Cut Copy has found plenty of success in Colorado. The Australian electronic band, which formed in Australia in 2001, fit right in with the burgeoning scene here in the genre. After sharing a co-headlining bill with Chromeo at a sold-out Red Rocks earlier this year, Cut Copy returns for a show at the Ogden Theatre tomorrow night. We talked to bassist Tim Hoey beforehand about the new visual show and releasing music on vinyl.
Mary Willson: What has it been like being in the electronic scene as it has changed so dramatically in the last five-ish years?
Tim Hoey: Yeah, we can almost be considered veterans now....actually, I think I read that on a description of us on some festival bill. Initially, it was quite depressing to read and made us all feel old. But then, the more i thought about it, the prouder I got in the fact that we've been able to have longevity.
Bands appear and disappear in the blink of an eye, but we've managed to stick around. The main thing is that we still feel like we have something to contribute. I don't really relate us specifically to the electronic scene. When we first started, we played with both electronic and more traditional rock bands. I think we fit somewhere in-between both genres. In fact, it's not that uncommon for artists these days to fit somewhere between two and ten genres. We really enjoy playing and listening to younger artists coming up. It keeps you on your toes and inspired to keep creating something new, or play a little harder and faster at shows.
Your first album was released on vinyl only. Have you released anything recently on only vinyl?
Yeah, I think the very first Cut Copy track ["1981"] was released on seven-inch vinyl only. It featured the guitar stylings of Harry Howard and was recorded and released before I even knew Dan. The record store day twelve-inch we released this year was supposed to be vinyl only, but then modular but both of those tracks on the deluxe edition of the record...I think there are remixes of certain tracks that were vinyl only? I'd have to check discogs or something, though.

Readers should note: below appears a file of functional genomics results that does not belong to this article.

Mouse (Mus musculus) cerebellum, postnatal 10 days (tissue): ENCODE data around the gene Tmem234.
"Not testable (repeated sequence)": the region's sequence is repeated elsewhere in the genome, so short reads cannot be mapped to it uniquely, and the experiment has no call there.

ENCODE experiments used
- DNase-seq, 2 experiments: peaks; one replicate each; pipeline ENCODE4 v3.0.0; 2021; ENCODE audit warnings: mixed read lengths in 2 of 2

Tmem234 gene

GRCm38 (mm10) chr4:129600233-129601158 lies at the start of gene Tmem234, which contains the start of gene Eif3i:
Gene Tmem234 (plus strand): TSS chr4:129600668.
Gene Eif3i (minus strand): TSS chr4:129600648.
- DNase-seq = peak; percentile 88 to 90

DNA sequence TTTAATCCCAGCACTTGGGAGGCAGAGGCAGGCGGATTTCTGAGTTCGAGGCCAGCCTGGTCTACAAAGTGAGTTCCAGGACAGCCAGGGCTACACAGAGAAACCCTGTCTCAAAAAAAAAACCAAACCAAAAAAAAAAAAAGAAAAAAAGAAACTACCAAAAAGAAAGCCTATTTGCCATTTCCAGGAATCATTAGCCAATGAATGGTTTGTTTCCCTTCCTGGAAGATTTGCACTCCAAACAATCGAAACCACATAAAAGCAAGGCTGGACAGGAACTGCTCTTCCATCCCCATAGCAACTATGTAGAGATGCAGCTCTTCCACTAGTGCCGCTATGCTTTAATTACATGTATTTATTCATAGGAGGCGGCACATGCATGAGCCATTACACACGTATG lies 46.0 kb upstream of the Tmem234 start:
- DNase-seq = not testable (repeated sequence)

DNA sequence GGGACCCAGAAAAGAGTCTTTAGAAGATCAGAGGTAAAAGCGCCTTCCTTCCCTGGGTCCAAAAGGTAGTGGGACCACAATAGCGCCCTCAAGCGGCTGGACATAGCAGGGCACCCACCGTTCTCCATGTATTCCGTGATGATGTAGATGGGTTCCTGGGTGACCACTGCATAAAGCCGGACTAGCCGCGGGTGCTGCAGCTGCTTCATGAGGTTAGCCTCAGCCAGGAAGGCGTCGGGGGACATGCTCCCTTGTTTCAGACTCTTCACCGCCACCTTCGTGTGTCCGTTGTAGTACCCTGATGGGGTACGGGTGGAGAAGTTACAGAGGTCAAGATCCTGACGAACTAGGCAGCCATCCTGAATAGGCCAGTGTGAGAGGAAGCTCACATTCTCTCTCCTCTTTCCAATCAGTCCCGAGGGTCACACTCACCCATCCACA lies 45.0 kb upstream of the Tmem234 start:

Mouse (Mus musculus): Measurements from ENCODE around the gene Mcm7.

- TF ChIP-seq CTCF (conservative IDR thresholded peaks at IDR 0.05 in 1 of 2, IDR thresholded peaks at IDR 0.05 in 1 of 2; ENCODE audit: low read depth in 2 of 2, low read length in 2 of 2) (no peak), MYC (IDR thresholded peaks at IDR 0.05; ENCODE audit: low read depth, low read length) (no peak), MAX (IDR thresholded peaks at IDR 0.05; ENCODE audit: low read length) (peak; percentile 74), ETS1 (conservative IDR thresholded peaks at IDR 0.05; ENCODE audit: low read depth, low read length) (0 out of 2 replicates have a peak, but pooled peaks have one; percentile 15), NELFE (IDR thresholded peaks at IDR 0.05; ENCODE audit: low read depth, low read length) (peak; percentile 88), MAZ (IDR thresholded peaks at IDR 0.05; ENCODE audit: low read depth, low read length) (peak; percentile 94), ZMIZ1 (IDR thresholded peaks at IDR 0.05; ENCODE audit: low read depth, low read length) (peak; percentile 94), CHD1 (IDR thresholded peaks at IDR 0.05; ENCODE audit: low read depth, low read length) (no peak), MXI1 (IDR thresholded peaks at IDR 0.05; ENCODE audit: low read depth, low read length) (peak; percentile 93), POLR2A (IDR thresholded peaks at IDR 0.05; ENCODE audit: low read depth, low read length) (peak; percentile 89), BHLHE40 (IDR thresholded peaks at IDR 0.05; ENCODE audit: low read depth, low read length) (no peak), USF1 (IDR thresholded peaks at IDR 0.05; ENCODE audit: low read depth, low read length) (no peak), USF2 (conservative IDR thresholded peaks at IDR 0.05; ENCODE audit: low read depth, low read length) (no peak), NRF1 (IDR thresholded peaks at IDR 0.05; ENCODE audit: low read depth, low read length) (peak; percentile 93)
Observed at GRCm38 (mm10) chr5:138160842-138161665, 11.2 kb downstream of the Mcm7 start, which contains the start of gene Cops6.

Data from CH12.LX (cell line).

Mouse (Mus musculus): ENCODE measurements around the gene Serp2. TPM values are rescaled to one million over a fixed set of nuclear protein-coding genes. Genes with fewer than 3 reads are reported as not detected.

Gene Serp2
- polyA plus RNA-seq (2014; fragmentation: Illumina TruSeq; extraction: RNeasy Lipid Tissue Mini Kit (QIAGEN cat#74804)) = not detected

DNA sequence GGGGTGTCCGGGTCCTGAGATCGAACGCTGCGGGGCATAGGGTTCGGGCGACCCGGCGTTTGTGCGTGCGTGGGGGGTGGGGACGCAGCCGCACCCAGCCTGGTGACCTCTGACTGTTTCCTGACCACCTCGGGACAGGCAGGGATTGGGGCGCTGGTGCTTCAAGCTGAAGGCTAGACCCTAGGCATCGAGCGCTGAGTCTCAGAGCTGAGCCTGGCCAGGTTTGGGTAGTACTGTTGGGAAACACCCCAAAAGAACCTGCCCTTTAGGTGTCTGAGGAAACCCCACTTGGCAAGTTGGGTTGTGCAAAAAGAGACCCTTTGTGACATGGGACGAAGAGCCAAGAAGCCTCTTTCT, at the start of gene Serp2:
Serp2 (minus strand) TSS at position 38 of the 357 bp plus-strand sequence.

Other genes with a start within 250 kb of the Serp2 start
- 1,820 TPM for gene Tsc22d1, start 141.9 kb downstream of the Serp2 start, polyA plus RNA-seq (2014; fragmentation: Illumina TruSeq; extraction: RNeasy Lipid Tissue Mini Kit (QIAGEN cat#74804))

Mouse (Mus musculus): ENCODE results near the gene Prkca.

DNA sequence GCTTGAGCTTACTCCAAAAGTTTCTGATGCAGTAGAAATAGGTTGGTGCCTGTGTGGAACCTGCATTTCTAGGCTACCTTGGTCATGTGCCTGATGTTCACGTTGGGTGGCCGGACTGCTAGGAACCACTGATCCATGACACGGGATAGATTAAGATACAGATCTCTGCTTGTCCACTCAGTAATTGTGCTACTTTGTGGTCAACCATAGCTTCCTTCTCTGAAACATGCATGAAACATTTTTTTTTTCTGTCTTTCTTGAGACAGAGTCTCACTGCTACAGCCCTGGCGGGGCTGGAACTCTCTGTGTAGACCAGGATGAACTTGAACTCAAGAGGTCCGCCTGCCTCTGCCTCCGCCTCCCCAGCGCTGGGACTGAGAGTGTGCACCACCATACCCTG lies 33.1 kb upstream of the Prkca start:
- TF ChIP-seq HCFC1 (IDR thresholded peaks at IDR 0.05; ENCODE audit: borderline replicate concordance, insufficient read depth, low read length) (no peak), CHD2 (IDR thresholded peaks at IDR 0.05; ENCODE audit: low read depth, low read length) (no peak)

What are your shows like? Do you try to do them differently like you do with other parts of your music?
The visual aspect of our show is very important and considered. It's an essential part to our live show. We used a lot of projections for this current show. The idea was to heighten the sensual experience for people.
The visuals hold references to themes of records past and present. Basically we just want the shows to be one big party. We want it to be a very inclusive and euphoric experience.
Do you have anything in the works right now?
Yeah! We're about to release a compilation of current Melbourne produces called Oceans Apart. We often get asked about the scene in Australia and Melbourne in particular. Rather than talk about it in interviews we thought, "Why don't we just release this music ourselves?" Its been a labour of love project. We're really excited to hopefully spread the word of upcoming Melbourne artists to the world.
What are you excited about to check out in Denver?
We've spent a lot of time in Denver, actually. Our shows have always been great there. There are some vegetarians in the band so we always hit that Watercourse Foods joint. Theres some great record stores there too. We'll hit them.
• BACKBEAT'S GREATEST HITS •
If you like this story, consider signing up for our email newsletters.
SHOW ME HOW
You have successfully signed up for your selected newsletter(s) - please keep an eye on your mailbox, we're movin' in!